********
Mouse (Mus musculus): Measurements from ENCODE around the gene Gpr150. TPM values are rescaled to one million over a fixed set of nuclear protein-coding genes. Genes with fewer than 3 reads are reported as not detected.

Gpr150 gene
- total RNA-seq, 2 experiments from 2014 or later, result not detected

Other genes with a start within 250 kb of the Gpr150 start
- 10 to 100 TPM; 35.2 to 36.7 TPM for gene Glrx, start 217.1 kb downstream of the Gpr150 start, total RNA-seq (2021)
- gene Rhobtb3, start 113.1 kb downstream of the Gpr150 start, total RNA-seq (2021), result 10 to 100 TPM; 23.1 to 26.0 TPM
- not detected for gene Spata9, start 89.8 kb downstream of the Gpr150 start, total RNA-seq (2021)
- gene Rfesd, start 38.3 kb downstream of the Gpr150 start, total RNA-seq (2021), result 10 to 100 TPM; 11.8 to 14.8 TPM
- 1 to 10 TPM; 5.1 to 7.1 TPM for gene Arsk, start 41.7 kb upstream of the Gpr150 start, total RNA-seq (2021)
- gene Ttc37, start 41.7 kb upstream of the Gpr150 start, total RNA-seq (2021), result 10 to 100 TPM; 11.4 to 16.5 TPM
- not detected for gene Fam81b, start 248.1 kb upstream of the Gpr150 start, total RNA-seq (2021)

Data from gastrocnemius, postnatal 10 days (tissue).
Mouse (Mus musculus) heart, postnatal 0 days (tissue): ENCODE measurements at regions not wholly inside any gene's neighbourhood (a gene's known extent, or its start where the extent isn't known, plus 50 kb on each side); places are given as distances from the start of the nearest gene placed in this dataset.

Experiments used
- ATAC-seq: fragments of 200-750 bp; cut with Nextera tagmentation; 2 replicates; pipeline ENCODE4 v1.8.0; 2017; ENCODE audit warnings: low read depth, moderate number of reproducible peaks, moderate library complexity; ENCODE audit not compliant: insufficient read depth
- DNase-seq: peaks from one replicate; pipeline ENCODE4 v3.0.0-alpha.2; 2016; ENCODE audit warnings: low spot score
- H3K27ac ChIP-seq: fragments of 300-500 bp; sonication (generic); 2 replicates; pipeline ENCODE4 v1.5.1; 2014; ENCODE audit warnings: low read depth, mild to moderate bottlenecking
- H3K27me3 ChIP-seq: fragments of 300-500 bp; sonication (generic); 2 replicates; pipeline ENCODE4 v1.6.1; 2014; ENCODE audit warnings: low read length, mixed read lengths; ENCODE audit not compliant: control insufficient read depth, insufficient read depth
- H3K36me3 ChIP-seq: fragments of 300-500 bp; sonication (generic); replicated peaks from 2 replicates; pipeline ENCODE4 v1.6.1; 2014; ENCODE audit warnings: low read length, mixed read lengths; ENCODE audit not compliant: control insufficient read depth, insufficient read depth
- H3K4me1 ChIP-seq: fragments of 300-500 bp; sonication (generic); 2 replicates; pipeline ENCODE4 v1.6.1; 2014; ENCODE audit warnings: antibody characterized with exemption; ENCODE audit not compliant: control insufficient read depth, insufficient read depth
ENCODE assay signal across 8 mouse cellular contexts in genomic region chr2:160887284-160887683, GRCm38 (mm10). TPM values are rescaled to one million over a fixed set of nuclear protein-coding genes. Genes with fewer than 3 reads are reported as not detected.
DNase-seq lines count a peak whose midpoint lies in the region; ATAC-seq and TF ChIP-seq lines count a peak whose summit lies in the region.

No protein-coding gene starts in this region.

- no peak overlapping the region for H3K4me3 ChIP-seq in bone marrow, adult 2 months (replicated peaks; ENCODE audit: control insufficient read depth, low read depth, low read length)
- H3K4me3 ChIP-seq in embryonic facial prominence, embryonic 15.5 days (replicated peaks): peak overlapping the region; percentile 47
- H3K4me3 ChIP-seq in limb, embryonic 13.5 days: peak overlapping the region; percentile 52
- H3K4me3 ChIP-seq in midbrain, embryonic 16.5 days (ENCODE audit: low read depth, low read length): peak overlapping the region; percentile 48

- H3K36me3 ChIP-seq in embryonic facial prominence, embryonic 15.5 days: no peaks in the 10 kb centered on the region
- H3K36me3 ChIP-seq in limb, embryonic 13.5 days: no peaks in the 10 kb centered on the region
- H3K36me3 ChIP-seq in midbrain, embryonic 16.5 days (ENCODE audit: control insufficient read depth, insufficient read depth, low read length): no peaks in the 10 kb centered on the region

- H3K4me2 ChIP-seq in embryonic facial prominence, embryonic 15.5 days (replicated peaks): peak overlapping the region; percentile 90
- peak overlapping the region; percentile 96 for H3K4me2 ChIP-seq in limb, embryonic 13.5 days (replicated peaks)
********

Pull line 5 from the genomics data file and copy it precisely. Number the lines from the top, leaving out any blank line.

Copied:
- 10 to 100 TPM; 35.2 to 36.7 TPM for gene Glrx, start 217.1 kb downstream of the Gpr150 start, total RNA-seq (2021)